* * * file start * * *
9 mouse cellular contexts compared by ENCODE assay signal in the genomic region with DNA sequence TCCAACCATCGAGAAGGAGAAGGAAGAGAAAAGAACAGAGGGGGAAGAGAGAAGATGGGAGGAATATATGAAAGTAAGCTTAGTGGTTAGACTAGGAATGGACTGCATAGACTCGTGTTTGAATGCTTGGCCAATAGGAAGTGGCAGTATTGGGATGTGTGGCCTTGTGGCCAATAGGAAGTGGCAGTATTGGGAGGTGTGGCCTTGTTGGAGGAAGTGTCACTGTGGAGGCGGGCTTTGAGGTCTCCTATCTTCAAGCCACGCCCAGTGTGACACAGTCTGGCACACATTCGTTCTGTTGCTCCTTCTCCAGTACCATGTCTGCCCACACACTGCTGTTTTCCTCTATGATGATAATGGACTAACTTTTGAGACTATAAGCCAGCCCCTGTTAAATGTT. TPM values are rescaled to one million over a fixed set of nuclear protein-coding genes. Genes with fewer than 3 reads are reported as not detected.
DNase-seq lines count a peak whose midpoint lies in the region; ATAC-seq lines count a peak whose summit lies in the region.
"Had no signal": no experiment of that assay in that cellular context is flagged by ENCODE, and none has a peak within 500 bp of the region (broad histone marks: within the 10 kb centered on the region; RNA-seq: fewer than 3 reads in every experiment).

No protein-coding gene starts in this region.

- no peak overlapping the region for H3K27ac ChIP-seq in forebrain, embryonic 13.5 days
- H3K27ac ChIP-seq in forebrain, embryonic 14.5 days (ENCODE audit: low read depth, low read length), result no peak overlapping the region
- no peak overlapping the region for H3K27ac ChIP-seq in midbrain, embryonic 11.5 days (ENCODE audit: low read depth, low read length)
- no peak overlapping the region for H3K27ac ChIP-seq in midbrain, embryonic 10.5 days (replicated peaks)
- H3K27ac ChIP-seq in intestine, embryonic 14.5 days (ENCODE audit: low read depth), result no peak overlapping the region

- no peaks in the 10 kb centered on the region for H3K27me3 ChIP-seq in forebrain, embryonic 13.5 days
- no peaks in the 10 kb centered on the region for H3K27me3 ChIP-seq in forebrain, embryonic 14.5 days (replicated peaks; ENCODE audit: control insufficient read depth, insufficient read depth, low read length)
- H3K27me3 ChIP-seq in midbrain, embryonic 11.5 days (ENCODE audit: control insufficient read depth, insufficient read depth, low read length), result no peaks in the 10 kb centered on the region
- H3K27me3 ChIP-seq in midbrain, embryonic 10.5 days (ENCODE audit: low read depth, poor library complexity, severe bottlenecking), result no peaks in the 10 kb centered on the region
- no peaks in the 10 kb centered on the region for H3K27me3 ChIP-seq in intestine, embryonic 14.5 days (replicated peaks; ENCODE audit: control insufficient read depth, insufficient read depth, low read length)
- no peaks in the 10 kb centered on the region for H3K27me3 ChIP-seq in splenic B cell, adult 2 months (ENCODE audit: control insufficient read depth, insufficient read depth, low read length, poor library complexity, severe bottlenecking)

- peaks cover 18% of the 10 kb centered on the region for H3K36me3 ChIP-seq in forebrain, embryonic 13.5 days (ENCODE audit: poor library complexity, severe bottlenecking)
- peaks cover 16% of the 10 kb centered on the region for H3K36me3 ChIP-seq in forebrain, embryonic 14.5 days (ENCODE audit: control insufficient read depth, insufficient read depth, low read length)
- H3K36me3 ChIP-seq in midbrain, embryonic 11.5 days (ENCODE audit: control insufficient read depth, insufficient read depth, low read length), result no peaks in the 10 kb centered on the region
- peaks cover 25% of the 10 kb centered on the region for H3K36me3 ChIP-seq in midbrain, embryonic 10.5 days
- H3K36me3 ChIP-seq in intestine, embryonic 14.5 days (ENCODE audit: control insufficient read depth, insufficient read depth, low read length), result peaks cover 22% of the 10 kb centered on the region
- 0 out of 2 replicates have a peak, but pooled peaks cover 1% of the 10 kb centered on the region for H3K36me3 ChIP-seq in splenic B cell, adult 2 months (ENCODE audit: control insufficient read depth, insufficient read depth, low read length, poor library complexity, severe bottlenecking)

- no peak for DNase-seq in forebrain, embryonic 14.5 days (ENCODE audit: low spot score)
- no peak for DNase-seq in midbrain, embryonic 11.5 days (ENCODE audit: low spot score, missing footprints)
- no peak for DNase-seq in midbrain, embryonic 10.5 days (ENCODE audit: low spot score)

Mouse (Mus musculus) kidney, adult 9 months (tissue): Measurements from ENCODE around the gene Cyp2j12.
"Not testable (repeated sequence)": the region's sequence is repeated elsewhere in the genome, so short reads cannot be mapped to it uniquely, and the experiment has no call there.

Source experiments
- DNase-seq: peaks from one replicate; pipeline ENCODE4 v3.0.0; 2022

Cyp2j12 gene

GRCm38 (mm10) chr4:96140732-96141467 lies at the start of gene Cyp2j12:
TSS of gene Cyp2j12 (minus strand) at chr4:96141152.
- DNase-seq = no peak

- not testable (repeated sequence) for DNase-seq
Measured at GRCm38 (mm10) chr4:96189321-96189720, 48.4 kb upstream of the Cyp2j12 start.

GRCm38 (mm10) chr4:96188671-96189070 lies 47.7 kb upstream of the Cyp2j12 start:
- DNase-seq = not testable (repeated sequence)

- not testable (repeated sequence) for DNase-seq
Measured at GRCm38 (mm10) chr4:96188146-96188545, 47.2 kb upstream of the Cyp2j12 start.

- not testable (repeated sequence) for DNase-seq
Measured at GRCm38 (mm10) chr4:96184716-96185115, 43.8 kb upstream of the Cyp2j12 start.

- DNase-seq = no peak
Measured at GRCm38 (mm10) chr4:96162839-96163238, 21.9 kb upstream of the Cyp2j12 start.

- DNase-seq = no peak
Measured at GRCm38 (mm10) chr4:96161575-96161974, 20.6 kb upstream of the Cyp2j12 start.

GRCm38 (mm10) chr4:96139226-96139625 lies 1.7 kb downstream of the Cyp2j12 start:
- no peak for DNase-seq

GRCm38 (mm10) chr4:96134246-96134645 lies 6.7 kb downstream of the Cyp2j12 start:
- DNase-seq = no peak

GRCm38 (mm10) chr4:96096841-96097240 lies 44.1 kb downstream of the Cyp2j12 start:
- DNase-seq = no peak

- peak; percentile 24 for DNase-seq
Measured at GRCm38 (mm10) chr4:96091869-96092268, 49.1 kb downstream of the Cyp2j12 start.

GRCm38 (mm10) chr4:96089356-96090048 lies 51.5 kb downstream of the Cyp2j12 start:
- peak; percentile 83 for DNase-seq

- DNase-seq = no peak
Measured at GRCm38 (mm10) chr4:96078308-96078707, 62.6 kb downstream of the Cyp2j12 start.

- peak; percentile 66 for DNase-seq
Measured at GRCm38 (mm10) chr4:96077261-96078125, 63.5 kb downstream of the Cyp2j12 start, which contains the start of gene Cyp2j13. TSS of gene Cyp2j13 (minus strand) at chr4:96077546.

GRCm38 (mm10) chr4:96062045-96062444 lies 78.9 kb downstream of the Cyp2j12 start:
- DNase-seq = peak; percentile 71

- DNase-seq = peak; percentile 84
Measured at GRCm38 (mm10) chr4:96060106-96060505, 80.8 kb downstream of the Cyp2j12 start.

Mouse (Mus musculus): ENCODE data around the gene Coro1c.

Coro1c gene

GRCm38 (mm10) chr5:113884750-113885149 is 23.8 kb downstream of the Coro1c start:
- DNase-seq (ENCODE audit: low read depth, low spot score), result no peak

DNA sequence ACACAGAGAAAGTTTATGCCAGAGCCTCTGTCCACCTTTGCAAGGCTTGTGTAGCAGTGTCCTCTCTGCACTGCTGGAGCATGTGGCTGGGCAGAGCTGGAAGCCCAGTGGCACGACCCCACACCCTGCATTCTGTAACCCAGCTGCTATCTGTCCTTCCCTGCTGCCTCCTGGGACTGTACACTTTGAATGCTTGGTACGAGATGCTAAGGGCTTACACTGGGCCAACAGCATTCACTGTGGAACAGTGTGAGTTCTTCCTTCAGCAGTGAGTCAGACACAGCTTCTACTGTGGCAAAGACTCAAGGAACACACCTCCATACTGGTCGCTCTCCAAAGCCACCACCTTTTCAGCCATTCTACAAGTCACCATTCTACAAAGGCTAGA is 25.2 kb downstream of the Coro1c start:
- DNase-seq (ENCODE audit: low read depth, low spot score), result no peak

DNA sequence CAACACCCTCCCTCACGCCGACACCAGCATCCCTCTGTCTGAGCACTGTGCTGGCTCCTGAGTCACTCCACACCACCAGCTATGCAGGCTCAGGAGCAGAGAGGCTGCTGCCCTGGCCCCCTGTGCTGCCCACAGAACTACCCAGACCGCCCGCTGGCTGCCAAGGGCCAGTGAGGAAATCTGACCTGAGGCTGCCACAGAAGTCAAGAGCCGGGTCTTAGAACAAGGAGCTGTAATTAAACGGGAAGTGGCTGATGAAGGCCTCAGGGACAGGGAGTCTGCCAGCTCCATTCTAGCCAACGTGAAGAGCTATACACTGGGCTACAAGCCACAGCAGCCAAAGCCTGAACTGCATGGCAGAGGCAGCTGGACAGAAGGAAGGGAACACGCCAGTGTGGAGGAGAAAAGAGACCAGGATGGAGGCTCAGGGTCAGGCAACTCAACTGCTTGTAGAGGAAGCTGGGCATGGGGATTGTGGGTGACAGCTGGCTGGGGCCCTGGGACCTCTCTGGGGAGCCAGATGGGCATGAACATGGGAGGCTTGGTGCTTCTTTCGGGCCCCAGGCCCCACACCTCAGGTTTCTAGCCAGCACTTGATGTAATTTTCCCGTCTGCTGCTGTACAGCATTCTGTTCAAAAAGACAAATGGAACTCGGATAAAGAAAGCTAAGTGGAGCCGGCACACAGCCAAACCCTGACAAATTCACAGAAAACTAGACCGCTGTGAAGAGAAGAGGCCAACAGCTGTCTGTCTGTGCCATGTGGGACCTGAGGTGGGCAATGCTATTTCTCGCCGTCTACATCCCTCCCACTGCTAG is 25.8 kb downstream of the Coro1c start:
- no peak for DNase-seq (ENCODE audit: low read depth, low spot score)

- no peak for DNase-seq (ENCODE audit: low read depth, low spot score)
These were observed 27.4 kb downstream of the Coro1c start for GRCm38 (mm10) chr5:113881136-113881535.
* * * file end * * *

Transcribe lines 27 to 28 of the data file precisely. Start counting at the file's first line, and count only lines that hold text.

Source experiments
- DNase-seq: peaks from one replicate; pipeline ENCODE4 v3.0.0; 2022